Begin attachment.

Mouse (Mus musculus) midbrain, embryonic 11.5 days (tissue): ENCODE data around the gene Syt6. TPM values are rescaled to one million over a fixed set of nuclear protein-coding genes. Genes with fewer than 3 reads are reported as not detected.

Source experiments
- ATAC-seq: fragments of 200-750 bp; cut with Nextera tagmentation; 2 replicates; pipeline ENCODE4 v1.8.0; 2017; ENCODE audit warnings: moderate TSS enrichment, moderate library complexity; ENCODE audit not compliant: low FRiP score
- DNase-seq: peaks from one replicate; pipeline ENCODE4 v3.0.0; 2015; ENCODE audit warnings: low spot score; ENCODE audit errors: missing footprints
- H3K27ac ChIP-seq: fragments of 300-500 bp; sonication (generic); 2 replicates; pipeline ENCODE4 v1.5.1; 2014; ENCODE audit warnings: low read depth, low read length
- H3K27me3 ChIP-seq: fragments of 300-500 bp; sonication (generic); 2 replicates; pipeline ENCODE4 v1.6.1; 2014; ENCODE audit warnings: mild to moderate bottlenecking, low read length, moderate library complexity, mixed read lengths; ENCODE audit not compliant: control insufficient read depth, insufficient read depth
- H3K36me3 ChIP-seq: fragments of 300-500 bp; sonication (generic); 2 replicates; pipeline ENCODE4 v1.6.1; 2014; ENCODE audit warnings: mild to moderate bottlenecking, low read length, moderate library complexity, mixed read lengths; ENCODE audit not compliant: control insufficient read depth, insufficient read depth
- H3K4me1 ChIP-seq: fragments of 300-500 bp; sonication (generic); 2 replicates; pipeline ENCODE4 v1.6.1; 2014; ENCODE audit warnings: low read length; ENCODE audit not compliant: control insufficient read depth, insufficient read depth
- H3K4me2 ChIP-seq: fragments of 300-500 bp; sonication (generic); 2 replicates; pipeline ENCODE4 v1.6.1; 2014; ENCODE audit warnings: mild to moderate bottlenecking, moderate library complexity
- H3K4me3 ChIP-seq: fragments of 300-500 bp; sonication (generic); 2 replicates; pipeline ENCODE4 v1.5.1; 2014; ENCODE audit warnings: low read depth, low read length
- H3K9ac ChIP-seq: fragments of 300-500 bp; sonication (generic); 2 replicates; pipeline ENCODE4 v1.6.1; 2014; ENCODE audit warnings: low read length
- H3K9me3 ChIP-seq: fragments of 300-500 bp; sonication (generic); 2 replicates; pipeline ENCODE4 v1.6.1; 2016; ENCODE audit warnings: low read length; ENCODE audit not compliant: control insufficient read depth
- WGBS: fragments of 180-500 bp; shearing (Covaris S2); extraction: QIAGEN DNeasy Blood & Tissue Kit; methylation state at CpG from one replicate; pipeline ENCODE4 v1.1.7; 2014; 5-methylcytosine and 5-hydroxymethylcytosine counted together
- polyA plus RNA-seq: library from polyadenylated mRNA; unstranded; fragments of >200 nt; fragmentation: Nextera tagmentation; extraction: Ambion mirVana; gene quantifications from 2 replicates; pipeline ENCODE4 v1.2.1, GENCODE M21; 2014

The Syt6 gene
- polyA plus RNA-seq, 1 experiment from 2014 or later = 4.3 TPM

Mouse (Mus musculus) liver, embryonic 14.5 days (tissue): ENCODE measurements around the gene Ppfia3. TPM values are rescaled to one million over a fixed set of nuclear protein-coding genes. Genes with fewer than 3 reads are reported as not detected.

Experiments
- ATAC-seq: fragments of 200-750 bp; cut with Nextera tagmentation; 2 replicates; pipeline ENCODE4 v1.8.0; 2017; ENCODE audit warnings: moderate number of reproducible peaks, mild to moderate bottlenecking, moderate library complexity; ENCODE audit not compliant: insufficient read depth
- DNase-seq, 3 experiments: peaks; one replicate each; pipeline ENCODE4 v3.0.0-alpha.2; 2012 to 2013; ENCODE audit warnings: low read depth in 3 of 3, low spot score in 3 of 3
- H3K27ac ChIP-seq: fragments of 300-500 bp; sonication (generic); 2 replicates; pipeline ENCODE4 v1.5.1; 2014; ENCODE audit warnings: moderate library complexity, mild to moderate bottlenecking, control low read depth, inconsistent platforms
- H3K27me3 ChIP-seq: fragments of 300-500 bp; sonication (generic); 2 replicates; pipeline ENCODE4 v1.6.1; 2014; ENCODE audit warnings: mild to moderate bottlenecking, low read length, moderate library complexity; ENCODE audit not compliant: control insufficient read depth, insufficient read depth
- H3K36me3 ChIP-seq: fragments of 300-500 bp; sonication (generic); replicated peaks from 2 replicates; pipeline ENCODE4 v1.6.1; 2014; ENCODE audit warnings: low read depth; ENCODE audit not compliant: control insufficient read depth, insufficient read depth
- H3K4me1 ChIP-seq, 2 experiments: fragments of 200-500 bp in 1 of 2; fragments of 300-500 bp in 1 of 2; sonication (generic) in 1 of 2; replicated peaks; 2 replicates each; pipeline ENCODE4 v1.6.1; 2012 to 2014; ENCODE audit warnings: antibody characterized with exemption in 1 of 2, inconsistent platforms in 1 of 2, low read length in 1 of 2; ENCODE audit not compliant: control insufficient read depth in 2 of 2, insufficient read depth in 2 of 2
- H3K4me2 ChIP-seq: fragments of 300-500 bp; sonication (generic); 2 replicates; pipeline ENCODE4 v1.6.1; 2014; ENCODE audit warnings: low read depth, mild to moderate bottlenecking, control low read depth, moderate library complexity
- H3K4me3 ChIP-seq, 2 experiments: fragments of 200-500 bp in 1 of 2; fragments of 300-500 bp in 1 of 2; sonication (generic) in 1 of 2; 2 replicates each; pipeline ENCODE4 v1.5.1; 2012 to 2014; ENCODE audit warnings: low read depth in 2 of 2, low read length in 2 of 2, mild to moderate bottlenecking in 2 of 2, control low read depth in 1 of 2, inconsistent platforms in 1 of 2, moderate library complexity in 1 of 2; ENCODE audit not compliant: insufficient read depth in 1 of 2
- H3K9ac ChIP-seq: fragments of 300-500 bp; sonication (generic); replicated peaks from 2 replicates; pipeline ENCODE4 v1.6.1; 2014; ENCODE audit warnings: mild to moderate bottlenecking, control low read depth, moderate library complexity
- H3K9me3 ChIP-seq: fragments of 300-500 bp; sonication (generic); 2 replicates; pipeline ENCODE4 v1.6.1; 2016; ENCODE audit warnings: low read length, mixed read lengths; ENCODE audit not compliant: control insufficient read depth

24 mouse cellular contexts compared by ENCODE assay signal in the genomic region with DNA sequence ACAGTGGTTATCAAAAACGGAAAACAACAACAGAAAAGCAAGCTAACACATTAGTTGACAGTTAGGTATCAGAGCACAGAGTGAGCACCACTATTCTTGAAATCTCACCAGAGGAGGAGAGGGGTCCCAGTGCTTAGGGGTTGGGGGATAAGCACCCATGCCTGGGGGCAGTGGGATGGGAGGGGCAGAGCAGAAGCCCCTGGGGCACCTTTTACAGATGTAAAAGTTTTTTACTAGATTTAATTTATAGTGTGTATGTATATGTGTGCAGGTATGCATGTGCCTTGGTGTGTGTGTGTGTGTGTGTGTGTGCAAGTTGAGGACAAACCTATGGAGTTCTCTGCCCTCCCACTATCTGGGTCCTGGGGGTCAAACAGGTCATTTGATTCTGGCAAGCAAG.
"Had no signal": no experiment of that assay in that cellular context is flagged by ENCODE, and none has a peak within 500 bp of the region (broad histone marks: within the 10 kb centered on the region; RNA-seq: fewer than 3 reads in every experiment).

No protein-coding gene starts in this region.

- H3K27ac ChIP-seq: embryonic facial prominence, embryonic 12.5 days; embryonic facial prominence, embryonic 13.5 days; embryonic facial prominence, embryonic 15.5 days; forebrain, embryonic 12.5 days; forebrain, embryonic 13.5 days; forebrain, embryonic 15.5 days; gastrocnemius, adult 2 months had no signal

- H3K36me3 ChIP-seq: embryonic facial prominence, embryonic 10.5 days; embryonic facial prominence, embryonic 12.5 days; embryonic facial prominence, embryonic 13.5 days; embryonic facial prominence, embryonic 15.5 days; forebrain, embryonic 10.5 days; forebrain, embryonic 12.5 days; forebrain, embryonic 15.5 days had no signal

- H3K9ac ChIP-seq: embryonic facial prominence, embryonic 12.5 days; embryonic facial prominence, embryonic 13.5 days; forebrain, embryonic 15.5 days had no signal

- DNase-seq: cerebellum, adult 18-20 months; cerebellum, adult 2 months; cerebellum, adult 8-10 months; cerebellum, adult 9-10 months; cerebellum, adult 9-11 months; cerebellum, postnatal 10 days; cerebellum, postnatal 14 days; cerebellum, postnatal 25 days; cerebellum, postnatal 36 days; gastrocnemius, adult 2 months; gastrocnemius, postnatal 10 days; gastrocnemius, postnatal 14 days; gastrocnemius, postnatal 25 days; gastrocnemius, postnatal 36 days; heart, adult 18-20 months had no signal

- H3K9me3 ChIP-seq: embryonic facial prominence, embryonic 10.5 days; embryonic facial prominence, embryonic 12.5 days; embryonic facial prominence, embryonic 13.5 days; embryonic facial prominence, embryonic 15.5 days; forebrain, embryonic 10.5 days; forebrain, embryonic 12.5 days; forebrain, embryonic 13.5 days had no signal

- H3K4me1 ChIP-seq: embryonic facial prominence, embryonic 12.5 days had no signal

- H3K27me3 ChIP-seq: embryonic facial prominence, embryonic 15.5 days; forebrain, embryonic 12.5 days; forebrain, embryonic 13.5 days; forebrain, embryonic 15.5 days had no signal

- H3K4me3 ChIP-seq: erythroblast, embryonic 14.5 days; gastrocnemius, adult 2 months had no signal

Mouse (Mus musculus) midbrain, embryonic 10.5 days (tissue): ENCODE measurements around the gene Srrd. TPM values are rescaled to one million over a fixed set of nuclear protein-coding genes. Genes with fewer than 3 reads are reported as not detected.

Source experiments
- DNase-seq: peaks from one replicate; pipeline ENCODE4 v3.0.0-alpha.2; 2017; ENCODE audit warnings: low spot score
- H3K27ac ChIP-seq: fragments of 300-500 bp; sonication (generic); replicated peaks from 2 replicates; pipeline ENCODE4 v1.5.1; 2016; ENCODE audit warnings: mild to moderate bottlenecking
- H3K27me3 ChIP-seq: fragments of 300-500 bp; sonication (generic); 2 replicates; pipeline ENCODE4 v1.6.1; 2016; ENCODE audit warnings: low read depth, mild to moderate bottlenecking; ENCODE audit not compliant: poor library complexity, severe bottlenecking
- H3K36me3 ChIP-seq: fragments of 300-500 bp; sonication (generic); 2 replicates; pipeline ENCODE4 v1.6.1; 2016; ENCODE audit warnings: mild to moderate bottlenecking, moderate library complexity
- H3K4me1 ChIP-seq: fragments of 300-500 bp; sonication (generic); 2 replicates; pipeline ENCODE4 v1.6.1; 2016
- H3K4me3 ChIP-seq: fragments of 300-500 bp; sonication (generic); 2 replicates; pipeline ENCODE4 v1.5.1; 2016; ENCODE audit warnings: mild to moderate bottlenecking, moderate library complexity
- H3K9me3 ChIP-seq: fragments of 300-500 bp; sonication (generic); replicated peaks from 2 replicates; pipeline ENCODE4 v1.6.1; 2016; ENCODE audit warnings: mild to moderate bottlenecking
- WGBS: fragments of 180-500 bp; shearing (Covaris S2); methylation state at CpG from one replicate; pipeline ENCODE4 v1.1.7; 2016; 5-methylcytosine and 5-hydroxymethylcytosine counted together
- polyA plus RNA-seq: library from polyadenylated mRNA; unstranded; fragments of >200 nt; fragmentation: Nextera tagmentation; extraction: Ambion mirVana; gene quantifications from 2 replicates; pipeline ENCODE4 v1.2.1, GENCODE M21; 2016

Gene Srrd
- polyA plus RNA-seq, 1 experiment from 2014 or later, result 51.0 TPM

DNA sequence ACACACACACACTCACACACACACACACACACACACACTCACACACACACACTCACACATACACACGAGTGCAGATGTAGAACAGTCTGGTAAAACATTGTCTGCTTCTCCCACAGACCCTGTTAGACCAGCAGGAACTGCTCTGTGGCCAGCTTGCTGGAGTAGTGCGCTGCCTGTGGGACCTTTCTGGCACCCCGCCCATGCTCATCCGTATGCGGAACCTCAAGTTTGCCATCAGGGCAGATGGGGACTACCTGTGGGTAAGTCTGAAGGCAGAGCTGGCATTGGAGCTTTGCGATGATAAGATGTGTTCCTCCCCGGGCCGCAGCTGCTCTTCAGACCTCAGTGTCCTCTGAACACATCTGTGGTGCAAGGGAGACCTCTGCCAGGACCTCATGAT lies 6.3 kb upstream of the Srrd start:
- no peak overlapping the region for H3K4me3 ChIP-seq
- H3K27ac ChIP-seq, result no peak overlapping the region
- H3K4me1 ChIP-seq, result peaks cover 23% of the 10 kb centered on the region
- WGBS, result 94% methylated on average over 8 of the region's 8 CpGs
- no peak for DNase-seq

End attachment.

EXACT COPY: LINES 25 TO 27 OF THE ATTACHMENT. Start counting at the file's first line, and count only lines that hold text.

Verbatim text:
- H3K4me2 ChIP-seq: fragments of 300-500 bp; sonication (generic); 2 replicates; pipeline ENCODE4 v1.6.1; 2014; ENCODE audit warnings: low read depth, mild to moderate bottlenecking, control low read depth, moderate library complexity
- H3K4me3 ChIP-seq, 2 experiments: fragments of 200-500 bp in 1 of 2; fragments of 300-500 bp in 1 of 2; sonication (generic) in 1 of 2; 2 replicates each; pipeline ENCODE4 v1.5.1; 2012 to 2014; ENCODE audit warnings: low read depth in 2 of 2, low read length in 2 of 2, mild to moderate bottlenecking in 2 of 2, control low read depth in 1 of 2, inconsistent platforms in 1 of 2, moderate library complexity in 1 of 2; ENCODE audit not compliant: insufficient read depth in 1 of 2
- H3K9ac ChIP-seq: fragments of 300-500 bp; sonication (generic); replicated peaks from 2 replicates; pipeline ENCODE4 v1.6.1; 2014; ENCODE audit warnings: mild to moderate bottlenecking, control low read depth, moderate library complexity